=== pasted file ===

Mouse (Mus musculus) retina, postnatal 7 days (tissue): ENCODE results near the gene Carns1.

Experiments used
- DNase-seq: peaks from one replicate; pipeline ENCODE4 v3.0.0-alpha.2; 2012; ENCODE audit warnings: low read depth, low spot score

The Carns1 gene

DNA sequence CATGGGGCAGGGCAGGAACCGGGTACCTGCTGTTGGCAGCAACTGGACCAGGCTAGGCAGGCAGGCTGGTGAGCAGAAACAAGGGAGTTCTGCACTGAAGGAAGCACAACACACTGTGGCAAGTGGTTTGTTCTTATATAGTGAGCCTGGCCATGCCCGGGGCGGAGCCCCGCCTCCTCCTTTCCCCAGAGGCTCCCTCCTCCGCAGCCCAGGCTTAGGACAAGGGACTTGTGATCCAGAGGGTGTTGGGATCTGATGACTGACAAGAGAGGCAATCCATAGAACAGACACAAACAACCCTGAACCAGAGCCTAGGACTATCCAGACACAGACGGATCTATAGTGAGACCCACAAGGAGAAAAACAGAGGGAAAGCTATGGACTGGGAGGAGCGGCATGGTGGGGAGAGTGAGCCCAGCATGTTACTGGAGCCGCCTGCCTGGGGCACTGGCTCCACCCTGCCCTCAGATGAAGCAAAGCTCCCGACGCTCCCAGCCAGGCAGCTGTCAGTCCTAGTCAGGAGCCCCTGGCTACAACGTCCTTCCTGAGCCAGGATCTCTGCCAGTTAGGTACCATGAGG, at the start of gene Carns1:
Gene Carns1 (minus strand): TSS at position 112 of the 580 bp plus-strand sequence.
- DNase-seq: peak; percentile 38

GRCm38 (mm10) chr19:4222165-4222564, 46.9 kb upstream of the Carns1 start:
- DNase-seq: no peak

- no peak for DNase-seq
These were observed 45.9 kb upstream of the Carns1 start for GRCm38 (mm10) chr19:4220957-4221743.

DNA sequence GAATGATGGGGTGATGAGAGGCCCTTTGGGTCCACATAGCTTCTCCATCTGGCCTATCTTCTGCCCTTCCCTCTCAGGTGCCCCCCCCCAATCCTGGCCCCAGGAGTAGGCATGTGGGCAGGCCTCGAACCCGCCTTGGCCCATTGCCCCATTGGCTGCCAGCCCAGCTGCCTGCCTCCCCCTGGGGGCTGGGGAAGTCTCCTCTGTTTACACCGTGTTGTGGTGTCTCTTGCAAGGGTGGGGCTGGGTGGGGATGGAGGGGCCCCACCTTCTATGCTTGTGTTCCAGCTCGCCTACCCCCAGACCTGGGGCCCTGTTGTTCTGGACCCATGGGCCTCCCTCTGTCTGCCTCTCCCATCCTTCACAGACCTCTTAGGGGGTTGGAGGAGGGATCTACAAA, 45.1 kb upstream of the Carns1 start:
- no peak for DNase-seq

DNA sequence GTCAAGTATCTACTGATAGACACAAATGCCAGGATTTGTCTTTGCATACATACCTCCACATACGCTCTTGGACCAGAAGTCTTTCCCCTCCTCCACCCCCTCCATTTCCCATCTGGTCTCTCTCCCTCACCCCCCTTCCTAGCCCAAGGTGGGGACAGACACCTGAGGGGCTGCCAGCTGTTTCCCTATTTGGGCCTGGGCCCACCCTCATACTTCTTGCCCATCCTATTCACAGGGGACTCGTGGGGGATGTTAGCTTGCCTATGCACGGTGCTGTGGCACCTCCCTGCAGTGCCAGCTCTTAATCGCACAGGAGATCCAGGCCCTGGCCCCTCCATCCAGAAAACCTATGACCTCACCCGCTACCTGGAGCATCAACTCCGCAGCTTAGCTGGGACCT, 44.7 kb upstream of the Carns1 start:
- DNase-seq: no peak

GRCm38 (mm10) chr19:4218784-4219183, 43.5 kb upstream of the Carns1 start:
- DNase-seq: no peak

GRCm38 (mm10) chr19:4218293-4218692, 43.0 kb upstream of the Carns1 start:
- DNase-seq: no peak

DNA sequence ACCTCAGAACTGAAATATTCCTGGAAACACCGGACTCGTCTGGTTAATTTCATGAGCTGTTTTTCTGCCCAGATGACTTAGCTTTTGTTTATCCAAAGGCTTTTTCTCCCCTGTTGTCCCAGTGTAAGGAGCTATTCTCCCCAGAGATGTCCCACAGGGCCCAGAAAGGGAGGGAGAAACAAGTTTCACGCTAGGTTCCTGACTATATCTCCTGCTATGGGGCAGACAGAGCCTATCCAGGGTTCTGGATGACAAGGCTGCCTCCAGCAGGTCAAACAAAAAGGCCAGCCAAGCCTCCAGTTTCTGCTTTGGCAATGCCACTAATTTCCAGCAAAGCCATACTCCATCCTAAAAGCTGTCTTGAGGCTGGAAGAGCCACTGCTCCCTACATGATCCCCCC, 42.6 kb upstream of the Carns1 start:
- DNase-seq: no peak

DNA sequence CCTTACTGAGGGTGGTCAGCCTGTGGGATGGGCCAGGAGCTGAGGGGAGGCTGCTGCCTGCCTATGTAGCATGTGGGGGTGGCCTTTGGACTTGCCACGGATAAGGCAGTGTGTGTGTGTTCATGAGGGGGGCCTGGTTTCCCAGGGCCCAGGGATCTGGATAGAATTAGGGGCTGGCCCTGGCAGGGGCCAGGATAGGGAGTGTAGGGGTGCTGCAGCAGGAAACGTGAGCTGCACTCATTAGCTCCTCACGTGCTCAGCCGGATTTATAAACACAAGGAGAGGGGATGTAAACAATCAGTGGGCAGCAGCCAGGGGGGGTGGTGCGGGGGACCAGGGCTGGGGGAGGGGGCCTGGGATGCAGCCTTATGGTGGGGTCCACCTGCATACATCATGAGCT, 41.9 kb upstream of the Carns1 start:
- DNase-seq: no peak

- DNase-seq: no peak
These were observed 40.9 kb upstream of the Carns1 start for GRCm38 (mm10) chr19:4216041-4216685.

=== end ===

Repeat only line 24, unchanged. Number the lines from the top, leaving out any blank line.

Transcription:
- DNase-seq: no peak